PE01498: Religious Representatives on Local Authority Education Committees

People Communities

Petitioner: Mr Colin Emerson on behalf of Edinburgh Secular Society


Date Lodged: 13 December 2013

Calling on the Scottish Parliament to urge the Scottish Government to bring forward legislative proposals to repeal Section 124 of the Local Government (Scotland) Act 1973, as amended by Section 31 of the Local Government etc. (Scotland) Act 1994.

This would end the legal obligation on local authorities to appoint three unelected religious representatives to sit on their education committees.

Petition History:


14 January 2014: The Committee took evidence from Colin Emerson, Vice-Chair, and Norman Bonney, Honorary President, Edinburgh Secular Society. The Committee agreed to write to the Scottish Government, COSLA, the Scottish Parent Teacher Council, the Association of Directors of Education Scotland, the Church of Scotland Education Committee, the Scottish Catholic Education Service, the Educational Institute of Scotland, Interfaith Scotland, the Muslim Council of Scotland, the Equality and Human Rights Commission Scotland and the Humanist Society Scotland. Link to Official Report 14 January 2014 (417KB pdf)

18 March 2014: The Committee agreed to refer the petition, under Rule 15.6.2, to the Education and Culture Committee to consider it alongside petition PE1487 on religious observance in schools. Link to Official Report 18 March 2014 (378KB pdf)

6 May 2014: The Education and Culture Committee noted the draft proposal for a Member's Bill on local government accountability and transparency and agreed to close petition PE1498. Link to Official Report 6 May 2014 (432KB pdf)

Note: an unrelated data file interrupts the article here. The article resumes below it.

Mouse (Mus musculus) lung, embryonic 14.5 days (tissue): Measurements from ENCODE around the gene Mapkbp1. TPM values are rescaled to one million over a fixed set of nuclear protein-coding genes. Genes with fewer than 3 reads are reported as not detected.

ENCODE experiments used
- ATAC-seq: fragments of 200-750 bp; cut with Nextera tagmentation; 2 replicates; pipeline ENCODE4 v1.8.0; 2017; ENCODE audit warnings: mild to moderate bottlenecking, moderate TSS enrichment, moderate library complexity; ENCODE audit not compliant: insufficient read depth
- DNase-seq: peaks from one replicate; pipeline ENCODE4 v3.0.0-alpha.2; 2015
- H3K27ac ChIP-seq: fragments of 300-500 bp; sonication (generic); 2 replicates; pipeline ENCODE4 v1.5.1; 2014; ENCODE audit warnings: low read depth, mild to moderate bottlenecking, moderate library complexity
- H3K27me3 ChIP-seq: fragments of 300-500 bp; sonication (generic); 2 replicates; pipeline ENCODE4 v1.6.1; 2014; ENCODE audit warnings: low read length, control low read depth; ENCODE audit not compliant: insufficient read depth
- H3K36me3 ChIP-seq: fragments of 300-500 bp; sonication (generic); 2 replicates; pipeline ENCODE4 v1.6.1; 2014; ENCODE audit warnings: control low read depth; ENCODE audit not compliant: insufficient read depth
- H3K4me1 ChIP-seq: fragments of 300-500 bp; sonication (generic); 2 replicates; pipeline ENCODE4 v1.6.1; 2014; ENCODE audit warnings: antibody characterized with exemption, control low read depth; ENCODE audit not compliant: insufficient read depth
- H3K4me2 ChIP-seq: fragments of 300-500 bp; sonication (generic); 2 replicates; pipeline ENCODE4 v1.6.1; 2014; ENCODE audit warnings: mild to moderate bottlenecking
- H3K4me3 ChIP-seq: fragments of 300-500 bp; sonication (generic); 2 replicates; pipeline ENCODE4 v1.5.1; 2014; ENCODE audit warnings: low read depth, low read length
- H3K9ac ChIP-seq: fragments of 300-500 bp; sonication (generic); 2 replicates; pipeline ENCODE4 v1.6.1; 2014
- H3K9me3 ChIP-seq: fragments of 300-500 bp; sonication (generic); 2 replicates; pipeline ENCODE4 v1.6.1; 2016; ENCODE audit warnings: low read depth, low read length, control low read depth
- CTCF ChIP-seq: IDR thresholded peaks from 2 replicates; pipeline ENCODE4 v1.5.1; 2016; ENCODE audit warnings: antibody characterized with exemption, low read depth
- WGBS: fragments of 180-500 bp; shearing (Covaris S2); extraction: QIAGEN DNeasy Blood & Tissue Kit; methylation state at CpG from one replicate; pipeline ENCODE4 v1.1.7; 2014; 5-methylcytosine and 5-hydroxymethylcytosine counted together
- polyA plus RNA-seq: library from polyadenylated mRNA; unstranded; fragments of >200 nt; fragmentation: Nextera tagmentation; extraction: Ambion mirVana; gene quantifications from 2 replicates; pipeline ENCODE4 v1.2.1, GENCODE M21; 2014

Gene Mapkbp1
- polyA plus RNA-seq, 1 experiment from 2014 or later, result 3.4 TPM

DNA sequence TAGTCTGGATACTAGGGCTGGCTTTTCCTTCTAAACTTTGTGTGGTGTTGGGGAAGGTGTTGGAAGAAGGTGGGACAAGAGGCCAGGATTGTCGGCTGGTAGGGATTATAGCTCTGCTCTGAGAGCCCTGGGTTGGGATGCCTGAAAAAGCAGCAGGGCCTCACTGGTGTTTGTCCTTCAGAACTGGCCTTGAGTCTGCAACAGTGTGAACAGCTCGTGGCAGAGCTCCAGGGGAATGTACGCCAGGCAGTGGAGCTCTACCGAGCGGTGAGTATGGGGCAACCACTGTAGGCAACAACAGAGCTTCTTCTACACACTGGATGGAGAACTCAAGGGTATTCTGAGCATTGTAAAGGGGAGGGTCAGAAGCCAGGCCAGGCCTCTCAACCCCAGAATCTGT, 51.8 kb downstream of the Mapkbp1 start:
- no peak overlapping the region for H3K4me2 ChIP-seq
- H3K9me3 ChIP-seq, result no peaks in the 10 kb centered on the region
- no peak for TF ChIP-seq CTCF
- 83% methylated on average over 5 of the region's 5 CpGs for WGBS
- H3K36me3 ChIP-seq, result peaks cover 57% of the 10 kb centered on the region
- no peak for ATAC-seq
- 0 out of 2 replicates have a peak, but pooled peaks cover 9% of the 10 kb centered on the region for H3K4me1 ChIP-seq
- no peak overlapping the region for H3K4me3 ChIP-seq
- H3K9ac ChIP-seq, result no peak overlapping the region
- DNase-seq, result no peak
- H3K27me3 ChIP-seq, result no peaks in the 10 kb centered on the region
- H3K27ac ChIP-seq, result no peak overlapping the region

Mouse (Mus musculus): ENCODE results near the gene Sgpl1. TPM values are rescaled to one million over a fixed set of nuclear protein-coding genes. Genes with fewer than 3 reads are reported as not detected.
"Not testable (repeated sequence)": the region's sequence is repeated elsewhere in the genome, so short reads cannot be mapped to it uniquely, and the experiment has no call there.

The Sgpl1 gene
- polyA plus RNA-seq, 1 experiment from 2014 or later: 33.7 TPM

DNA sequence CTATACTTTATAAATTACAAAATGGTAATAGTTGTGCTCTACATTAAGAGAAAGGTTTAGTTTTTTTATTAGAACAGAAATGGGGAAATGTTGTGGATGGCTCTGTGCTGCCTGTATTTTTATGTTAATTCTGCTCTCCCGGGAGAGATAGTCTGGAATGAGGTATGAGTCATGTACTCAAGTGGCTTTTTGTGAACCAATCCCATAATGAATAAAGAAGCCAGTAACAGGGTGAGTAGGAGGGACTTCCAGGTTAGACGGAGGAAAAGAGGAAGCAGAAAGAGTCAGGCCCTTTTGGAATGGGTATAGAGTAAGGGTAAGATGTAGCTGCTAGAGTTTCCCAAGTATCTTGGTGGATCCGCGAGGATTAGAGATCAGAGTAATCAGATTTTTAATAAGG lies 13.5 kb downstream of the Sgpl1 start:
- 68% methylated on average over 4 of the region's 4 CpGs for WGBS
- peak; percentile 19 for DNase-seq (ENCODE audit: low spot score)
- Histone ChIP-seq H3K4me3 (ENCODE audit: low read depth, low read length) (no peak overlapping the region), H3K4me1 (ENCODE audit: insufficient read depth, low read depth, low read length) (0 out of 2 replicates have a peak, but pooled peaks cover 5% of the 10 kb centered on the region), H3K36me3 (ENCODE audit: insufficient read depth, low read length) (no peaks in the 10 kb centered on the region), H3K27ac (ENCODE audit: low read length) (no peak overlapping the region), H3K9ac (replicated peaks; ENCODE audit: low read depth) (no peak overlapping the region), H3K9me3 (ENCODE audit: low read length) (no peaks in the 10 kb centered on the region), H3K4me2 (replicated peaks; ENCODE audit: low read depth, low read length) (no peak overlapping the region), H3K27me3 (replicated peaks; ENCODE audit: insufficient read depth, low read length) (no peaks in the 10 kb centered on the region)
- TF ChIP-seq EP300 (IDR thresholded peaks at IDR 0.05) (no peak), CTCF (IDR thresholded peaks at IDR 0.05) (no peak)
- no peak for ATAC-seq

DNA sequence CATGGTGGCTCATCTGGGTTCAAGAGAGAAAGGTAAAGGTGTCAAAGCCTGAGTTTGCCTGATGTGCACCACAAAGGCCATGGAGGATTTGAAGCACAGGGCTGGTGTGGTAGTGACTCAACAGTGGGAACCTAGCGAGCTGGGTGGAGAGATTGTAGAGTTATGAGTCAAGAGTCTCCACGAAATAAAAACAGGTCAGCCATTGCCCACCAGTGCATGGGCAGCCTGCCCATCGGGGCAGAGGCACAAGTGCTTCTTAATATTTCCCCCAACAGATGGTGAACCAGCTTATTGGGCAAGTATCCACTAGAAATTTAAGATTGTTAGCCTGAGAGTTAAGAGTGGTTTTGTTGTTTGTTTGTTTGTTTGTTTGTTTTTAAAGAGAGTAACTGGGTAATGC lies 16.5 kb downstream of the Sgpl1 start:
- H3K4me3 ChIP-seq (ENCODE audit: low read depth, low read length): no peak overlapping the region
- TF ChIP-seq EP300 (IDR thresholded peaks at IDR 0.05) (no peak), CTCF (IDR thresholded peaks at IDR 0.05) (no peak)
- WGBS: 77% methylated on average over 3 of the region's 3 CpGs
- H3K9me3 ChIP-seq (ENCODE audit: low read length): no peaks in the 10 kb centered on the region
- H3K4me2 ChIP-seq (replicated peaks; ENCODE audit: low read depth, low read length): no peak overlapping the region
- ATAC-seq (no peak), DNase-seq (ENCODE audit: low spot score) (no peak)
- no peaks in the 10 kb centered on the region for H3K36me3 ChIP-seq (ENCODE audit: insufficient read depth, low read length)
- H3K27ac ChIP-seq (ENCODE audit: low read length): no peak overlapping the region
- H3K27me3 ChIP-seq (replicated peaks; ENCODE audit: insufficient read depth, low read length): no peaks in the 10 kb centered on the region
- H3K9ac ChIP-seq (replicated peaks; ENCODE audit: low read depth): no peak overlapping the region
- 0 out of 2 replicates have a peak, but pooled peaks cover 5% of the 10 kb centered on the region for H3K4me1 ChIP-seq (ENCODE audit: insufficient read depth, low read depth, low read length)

Written Submissions

1. Is it fair and democratic that unelected representatives should advise and decide on local education matters, simply because they espouse a particular religious belief?

2. Would it concern you to learn that, at least one religious representative identifies himself as a 'young earth creationist'?

3. Do you think that people who hold a religious belief have any particular skills not found amongst those with no religion?

4. Is it right that a statutory requirement (see above) treats the non-religious as second class-citizens by virtue of granting the religious a privileged position on local education committees.

More info at

A complete separation of state and religion can be the only reasonable way forward today. This is just one good move.

Joel Haylock

7:27 on 25 Nov 2013

The 2011 census had 36.7% of people tick "no religion", making it the most common choice - ahead of the 32.4% of people that identified as Church of Scotland. Is it then fair to give CoS members privileged access to council positions? Positions that are NOT voted for by the public? If they are elected that is another matter, but they not. What about Scotland's population that hold other faiths? Is this not also unfair to them?

Kieran Pringle

4:36 on 25 Nov 2013

very well


15:09 on 22 Nov 2013

As an elected member of the General Teaching Council for Scotland, I asked in March 2010 why churches should sit on the GTC. For asking such a reasonable question I was thereafter subjected to a smear campaign of hatred. It's time Scotland liberated itself from the non-elected in education.

James Forbes

23:58 on 17 Nov 2013

A welcome removal of an untenable anachronism

Bill Bedborough

10:10 on 08 Nov 2013

The problem with unelected church representatives sitting on education committees is not that they're church representatives. It is that they're unelected. If they want to sit on committees and have the desirable qualities they boast, they can present these in support of their election bids, like other candidates.

Robert Canning

7:57 on 08 Nov 2013

Equality, respect, tolerance, all needed to ensure our children grow up in a democracy

Linda Britton

17:39 on 07 Nov 2013

Please do not give special privileges to those who profess religious beliefs. Scotland is a secular country. Put GOOD before God.

Catherine Joshi

12:10 on 07 Nov 2013

This is a much needed sweeping away of an outdated and undemocratic privilege.

Leslie Mitchell

11:19 on 07 Nov 2013

A representative must by definition be representative of the whole community, not a highly opinionated section of it. That is why we have elections. That is what makes us a democracy. That is why intelligent, honourable people defend democracy throughout the world.

Trevor William Stone

7:08 on 29 Oct 2013

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